There are also three short featurettes provided. The first, on Disc One, is a presentation made by LeVine at ComicCon in 1993 to introduce the show to actual comic book fans (the ones who profess such loathing of the show today). The footage is all rough stock, so you see all the wires, backdrops, and other bits that would be edited out for the premiere. After suffering through Superman III and Superman IV: The Quest for Peace, Superman fans must have viewed this presentation with some skepticism, and it seems appropriate that she feared being ripped a new one by comics freaks. To LeVine's relief, however, the presentation was generally well-received by the geeks.
The second, "Taking Flight: The Visual Effects of Lois & Clark," is only five or six minutes long and is actually amusing with the testimonials as to how great the effects are. I know there is such a thing as loyalty to the work…but come on! The best parts are the wire harness explanations and demonstrations and the part where they show the room that rotates to illustrate Clark walking on the walls and ceiling. It's also humorous to see Dean Cain on wires fly out the window in the pilot and boink into the cityscape backdrop outside the window.
"From Rivals to Romance: The Making of Lois & Clark" is the final special feature, and it includes brief interviews and anecdotes from most of the people involved. It's nice to see they got Teri Hatcher to babble a few words in between takes on Desperate Housewives, and the perpetually (and creepily) grinning John Shea to slather syrup over everyone involved, and even Eddie Jones and K Callan get some screen time. Tracy Scoggins gets one brief moment, but there is no sign of Michael Landes and, most horrendously, not a whisper of Lane Smith. As this collection streeted before his death, it's an unforgivable oversight that Smith was not involved in the production of this collection.
Three brief featurettes and a single commentary track might seem a paucity of extras to die-hards of the series…and they're right! Still, what's here is presented well, and there is genuineness not only to the series itself but also to the attestations of the people interviewed for this set.
The Rebuttal Witnesses
This is a tidy set, true, and a good value for the money, but there are some flaws here and there. For one thing, the pilot episode either suffers from a very poor master, or there just wasn't enough attention paid to it when preparing it for this release. For the most part, the video is sumptuous, colorful, and blessed with the same depth as the rest of the episodes, but there are moments when the film looks (and sounds) like it's a used VHS tape that's been watched a thousand times. Some portions of the pilot are so grainy and washed out it's boggling to the mind as to how they "slipped" past the engineers, especially when the rest of the episodes in the collection are of such high quality. This is particularly harmful in shots where special effects are involved.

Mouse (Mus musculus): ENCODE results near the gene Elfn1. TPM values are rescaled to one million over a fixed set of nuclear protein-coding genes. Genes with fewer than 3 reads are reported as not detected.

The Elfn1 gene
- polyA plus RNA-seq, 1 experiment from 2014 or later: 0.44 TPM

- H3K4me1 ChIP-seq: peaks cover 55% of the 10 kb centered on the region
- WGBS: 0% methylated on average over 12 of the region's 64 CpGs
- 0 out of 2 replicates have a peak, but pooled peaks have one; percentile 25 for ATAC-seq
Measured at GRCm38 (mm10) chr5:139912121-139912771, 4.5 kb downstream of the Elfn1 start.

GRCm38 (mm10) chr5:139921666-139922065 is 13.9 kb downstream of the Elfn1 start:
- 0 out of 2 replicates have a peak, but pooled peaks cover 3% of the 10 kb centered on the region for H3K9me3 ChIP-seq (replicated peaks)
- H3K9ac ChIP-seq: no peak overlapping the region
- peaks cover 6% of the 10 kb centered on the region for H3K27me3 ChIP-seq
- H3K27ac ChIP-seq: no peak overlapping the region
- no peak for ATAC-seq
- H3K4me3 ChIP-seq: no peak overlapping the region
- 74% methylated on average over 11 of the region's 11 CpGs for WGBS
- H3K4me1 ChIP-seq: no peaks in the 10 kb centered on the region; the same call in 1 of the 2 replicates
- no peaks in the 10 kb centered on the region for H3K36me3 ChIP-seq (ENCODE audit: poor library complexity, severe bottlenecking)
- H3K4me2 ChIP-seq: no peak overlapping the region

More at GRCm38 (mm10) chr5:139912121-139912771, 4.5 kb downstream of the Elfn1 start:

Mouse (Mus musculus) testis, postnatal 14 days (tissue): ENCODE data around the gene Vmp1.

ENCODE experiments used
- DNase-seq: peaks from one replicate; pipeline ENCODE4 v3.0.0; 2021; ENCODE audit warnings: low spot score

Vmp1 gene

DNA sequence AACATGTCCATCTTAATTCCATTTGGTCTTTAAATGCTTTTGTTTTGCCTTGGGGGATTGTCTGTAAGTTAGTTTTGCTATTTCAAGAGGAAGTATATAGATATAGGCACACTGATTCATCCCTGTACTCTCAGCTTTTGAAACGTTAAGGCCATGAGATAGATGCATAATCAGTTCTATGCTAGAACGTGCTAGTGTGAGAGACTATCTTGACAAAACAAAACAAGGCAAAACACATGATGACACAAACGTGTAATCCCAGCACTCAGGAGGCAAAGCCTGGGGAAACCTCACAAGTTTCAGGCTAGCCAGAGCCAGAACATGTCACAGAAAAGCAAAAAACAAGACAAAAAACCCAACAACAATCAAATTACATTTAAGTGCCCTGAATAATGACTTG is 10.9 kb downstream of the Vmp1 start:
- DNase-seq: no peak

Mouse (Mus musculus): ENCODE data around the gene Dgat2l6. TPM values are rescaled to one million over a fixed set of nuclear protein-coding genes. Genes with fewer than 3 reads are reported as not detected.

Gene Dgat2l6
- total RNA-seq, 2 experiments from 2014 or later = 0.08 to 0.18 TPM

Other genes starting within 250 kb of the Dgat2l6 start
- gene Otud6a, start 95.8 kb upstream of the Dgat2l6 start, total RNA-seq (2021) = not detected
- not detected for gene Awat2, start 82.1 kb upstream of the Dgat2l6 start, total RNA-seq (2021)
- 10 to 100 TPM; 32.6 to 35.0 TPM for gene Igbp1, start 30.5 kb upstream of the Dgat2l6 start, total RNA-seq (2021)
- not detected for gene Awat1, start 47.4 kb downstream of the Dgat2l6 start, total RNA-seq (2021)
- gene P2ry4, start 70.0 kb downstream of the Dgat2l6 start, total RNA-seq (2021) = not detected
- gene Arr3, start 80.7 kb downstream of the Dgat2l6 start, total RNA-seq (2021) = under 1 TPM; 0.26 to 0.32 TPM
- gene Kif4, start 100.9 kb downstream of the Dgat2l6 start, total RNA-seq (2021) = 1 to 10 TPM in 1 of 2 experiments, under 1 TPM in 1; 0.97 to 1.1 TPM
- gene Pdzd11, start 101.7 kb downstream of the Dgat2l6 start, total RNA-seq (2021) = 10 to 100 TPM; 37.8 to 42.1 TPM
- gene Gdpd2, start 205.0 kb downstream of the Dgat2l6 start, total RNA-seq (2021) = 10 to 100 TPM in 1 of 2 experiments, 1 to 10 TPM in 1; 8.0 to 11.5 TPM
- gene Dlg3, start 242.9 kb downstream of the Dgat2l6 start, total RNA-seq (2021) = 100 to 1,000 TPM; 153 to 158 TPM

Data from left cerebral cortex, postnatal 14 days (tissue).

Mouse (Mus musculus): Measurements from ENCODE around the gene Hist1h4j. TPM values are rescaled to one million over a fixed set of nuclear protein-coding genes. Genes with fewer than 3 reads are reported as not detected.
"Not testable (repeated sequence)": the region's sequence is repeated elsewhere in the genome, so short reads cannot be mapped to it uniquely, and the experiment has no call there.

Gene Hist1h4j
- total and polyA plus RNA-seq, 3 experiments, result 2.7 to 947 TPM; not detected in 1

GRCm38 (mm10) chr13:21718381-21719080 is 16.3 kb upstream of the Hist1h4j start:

Speaking of the "special" effects, Lois & Clark didn't have the gigantic budget of even some of the top-rated sitcoms of the day, so these were anything but special. There are some shots of Superman flying about that are almost as convincing as a doll in a kid's hand swooping past a Fisher Price toy garage. The wire work is generally solid and convincing, but the matte shots and bluescreen work are absolutely dreadful. It's a good thing this series wasn't designed to succeed or fail based on the effects!
Where it was designed to succeed was in the character interaction, and there it works, but only because of the work done by Teri Hatcher and Dean Cain as Lois and Clark. When Cain is dolled up in snappy suits and loafers and rambling about town chasing down this story or that, he exudes confidence in manner and performance. Stick him in the red and blue suit and he looks out of his element, self-conscious and timid. When he crosses his arms they're close to his chest and tight, as though he's trying cover up being naked or something. He seldom moves with any grace and the close-ups of him flying show an awkward comfort at best. His speeches as Superman lack the authority expected of the world's greatest superhero, and the character retreats for parental advice and succor far too often. He seems too apprehensive and insecure in the tights in this first season of Lois & Clark, and Cain's youthful appearance throughout the series merely emphasizes that. In the 1978 film version, Christopher Reeve was every inch the MAN of Steel. In Lois & Clark, Dean Cain seems to be working his way toward that sort of maturity.
Up, up, and away! While purists may find Lois & Clark to be the sort of diluted and unbearable tripe that Batman fans feel for Joel Schumacher's flicks, it's an effort that's comparable to the George Reeves series in tone and execution, with the Moonlighting aspect giving it an infectious element that makes less rabid viewers anxious to see what happens next. The comeliness of the leads and the harmlessness of the content make this a collection worthy of repeated family viewings. Throw in the bonus disc provided by Warner Brothers showcasing the fourth season opener of Smallville and you can't go wrong!
It's a bird! It's a plane! It's acquitted on most counts! A dearth of worthwhile extras and the absence of Lane Smith from this set are worthy of a caning, but since we don't do that sort of thing here, Warner Brothers is acquitted…though with notice of our displeasure and a stern warning: do better next time!
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Scales of Justice
Studio: Warner Bros.
• "From Rivals to Romance: The Making of Lois & Clark"